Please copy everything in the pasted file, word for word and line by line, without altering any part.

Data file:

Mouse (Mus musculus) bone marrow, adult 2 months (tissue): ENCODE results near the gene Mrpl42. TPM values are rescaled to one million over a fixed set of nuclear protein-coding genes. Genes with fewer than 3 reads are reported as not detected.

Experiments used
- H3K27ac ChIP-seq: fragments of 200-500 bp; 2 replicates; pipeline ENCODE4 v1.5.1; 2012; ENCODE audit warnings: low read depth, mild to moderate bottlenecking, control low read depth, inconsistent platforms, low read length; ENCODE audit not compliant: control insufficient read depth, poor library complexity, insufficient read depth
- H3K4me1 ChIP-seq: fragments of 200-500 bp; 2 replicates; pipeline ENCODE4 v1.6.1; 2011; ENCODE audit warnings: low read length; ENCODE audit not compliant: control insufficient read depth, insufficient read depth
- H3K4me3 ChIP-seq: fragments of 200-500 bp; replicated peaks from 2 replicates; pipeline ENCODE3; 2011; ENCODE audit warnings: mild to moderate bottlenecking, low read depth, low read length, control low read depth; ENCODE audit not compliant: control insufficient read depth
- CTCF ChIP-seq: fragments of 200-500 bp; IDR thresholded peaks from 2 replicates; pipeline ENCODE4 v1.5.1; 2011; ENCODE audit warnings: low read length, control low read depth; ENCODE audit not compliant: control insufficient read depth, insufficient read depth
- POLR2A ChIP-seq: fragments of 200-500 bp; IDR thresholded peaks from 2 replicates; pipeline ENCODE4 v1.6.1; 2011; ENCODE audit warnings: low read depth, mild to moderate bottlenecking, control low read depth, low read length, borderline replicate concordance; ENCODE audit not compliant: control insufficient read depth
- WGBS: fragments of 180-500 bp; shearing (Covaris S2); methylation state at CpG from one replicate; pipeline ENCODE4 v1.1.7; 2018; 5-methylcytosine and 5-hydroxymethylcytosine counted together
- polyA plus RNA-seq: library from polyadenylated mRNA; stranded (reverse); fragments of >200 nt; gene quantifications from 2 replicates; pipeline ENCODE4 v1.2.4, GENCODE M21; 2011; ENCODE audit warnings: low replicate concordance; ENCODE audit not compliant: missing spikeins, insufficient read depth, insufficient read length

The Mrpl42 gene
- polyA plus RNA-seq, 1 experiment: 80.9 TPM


Mouse (Mus musculus) bone marrow, adult 2 months (tissue): ENCODE results near the gene Mrpl42. TPM values are rescaled to one million over a fixed set of nuclear protein-coding genes. Genes with fewer than 3 reads are reported as not detected.

Experiments used
- H3K27ac ChIP-seq: fragments of 200-500 bp; 2 replicates; pipeline ENCODE4 v1.5.1; 2012; ENCODE audit warnings: low read depth, mild to moderate bottlenecking, control low read depth, inconsistent platforms, low read length; ENCODE audit not compliant: control insufficient read depth, poor library complexity, insufficient read depth
- H3K4me1 ChIP-seq: fragments of 200-500 bp; 2 replicates; pipeline ENCODE4 v1.6.1; 2011; ENCODE audit warnings: low read length; ENCODE audit not compliant: control insufficient read depth, insufficient read depth
- H3K4me3 ChIP-seq: fragments of 200-500 bp; replicated peaks from 2 replicates; pipeline ENCODE3; 2011; ENCODE audit warnings: mild to moderate bottlenecking, low read depth, low read length, control low read depth; ENCODE audit not compliant: control insufficient read depth
- CTCF ChIP-seq: fragments of 200-500 bp; IDR thresholded peaks from 2 replicates; pipeline ENCODE4 v1.5.1; 2011; ENCODE audit warnings: low read length, control low read depth; ENCODE audit not compliant: control insufficient read depth, insufficient read depth
- POLR2A ChIP-seq: fragments of 200-500 bp; IDR thresholded peaks from 2 replicates; pipeline ENCODE4 v1.6.1; 2011; ENCODE audit warnings: low read depth, mild to moderate bottlenecking, control low read depth, low read length, borderline replicate concordance; ENCODE audit not compliant: control insufficient read depth
- WGBS: fragments of 180-500 bp; shearing (Covaris S2); methylation state at CpG from one replicate; pipeline ENCODE4 v1.1.7; 2018; 5-methylcytosine and 5-hydroxymethylcytosine counted together
- polyA plus RNA-seq: library from polyadenylated mRNA; stranded (reverse); fragments of >200 nt; gene quantifications from 2 replicates; pipeline ENCODE4 v1.2.4, GENCODE M21; 2011; ENCODE audit warnings: low replicate concordance; ENCODE audit not compliant: missing spikeins, insufficient read depth, insufficient read length

The Mrpl42 gene
- polyA plus RNA-seq, 1 experiment: 80.9 TPM